Clear the Air
Identifying environmentalists is the greatest challenge environment-focused organizations face.
That according to Mary O’Connor, vice president of development for The Conservation Fund, a nonprofit dedicated to protecting America’s landscapes and waterways.
“Unlike schools, we don’t have alumni; unlike hospitals, we don’t have former patients,” she says. “Environmentalists come to the sector from different experiences — from traveling to Alaska, to spending summers at the beach, to hiking in the mountains. Nature is so multi-faceted it’s difficult to find one type of conservation project that speaks to all
Jim Abernathy agrees. As executive director of the Environmental Support Center, a training and consulting firm that helps environmental organizations, he sees environmental groups struggle to identify their potential donor markets.
“Environmental donors are as varied and complex as the issues they support,” he says. “Too often they’re characterized as Democrats or liberals, which are short-sighted labels. I think the unifying issues are healthy
communities, concern for one’s family and the future of the planet.”
Overcoming the challenges
“Donors won’t support organizations that don’t explain the problem and solution simply and effectively,” says Catherine Fox, development director for the Save-the-Redwoods League. “Remember that most people who support one environmental or conservation group support many other similar organizations. Thus, clarity of mission and clear articulation of the need that their money can address are imperatives for successful fundraising.”
When dealing with complex environmental issues, such as protecting land and water or reducing toxic emissions, it’s vital to use clear language in a fundraising campaign. Environmental groups must make the connection between the problem and [donors’] everyday lives.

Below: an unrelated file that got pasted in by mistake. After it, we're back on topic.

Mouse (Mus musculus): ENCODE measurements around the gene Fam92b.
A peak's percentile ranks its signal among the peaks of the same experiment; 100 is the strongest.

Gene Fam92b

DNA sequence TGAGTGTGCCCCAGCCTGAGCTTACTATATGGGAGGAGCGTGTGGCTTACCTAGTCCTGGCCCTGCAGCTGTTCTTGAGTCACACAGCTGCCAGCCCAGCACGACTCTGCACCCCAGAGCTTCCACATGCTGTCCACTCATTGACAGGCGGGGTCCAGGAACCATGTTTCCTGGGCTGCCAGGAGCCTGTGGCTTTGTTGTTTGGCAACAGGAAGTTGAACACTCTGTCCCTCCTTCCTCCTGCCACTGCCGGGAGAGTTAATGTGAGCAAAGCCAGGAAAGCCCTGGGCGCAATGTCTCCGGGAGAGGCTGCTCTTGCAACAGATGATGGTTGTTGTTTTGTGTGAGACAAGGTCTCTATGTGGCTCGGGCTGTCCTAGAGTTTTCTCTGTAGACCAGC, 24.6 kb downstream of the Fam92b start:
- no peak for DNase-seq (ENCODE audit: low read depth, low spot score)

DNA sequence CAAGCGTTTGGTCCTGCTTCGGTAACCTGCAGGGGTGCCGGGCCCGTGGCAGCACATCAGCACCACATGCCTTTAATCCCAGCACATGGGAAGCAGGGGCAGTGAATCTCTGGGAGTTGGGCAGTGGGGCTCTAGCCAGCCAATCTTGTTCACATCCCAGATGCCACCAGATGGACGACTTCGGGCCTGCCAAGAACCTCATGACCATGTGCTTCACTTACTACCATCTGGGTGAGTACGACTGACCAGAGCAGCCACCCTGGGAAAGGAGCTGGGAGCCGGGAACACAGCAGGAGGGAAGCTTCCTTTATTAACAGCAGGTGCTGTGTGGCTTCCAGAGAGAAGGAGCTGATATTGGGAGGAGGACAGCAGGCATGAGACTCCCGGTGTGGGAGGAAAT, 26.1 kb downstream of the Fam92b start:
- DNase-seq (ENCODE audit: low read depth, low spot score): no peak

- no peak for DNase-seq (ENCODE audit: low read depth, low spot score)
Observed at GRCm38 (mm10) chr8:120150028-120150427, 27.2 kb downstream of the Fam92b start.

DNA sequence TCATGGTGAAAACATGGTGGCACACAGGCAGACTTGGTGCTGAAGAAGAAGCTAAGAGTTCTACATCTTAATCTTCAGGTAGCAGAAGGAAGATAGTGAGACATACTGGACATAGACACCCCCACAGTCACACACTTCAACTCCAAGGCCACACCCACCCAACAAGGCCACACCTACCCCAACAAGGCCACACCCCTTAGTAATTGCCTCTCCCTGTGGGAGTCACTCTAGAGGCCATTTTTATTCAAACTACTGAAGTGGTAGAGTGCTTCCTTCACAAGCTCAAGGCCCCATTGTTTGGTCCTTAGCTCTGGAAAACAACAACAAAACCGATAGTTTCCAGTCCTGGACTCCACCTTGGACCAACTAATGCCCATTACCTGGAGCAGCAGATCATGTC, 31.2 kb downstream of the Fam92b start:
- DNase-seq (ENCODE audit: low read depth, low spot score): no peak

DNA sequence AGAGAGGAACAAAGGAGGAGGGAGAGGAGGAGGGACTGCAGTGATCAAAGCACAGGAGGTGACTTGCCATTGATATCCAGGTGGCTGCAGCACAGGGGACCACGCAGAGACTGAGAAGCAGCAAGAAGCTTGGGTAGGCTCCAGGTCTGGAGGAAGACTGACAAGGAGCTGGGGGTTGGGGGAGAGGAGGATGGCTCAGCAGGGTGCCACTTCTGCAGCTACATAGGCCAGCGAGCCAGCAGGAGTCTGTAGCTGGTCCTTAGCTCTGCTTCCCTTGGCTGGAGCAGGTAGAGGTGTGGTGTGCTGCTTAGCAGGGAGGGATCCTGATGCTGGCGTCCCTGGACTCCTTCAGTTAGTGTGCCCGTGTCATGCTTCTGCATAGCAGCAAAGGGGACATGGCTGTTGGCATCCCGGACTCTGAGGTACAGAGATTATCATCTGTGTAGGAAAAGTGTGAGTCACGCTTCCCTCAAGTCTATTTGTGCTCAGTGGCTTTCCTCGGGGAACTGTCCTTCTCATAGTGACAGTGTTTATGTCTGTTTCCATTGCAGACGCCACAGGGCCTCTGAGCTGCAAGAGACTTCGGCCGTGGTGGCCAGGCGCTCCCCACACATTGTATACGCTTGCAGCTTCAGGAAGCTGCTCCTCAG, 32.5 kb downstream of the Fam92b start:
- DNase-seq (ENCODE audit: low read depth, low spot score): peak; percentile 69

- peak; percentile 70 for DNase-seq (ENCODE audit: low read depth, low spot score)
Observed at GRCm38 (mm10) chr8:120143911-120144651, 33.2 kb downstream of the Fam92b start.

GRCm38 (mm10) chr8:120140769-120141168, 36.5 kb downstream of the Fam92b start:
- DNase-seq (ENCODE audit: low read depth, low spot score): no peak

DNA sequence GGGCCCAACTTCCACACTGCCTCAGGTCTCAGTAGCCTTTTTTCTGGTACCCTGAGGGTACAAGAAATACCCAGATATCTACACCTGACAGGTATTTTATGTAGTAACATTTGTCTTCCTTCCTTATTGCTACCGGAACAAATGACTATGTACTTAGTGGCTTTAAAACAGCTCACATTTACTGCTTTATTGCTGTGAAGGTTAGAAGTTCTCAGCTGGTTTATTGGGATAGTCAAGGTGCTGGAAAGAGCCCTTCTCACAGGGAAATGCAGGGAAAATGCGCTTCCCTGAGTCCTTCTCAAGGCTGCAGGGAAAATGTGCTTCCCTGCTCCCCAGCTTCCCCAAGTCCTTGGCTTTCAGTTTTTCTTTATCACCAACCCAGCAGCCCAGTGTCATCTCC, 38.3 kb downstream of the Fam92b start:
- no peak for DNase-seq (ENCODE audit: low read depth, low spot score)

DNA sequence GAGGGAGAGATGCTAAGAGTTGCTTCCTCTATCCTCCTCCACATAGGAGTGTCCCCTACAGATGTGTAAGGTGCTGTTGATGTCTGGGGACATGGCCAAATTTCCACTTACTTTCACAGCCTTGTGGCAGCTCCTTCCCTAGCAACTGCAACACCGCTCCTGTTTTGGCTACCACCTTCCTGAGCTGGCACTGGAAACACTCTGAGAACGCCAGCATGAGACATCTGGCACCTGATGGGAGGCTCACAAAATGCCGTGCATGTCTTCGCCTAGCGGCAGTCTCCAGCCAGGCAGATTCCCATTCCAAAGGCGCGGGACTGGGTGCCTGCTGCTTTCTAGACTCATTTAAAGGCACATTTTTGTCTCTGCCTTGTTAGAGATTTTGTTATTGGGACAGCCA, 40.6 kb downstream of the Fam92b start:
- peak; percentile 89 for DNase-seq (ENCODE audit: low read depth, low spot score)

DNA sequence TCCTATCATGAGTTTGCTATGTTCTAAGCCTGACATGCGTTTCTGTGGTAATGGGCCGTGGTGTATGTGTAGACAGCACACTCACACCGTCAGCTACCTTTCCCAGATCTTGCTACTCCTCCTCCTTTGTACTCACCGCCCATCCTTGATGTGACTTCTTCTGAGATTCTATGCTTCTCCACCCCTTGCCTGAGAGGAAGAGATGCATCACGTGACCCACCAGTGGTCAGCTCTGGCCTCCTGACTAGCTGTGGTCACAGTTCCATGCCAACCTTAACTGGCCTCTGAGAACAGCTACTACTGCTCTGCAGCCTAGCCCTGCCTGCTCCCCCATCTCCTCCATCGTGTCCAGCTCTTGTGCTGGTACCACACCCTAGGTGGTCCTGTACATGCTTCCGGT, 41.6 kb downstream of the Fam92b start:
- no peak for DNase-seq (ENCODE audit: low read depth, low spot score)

“Too often in the environmental movement we become bogged down in science jargon — biodiversity, ecosystems, habitat,” O’Connor says. “These words can be exclusionary instead of inclusive. We prefer to talk about community, open space, connecting people to place. Find out why nature is interesting to people and connect conservation to that.”
Getting the message across clearly is something Abernathy stresses to his environmental clients, telling them they need to take a lesson from the commercial and political worlds. These strategies include:
- Test the waters. Focus groups, for example, are excellent ways to understand how people interpret environmental messages. Bring in randomly selected people and lay out different ways to explain a concept. Find out what kinds of words and images work.
- Create an ad campaign. Like selling products or politicians, environmental groups must define a clear message and find the best ways to convey that message.
- Use direct mail effectively. Despite the dawn of e-philanthropy, direct mail still is an important way to reach out to donors. Use it to convey your ad message. Perhaps more important among this donor demographic than most others is the need to mail responsibly and with regard to natural resources. Too much mail or too many premiums might make donors think you aren’t practicing what you preach.
- Don’t just solicit members; keep them. The environmental sector is overrun with cutesy premiums, but it’s widely accepted that relying on premium-based acquisitions or renewals can lead to low retention rates. Abernathy stresses that conveying the cause — and the organization’s work on that cause — is critical. Contact members regularly with updates, and do it in a way that’s attractive and meaningful.
Christine Weiser is a Philadelphia-based freelance writer.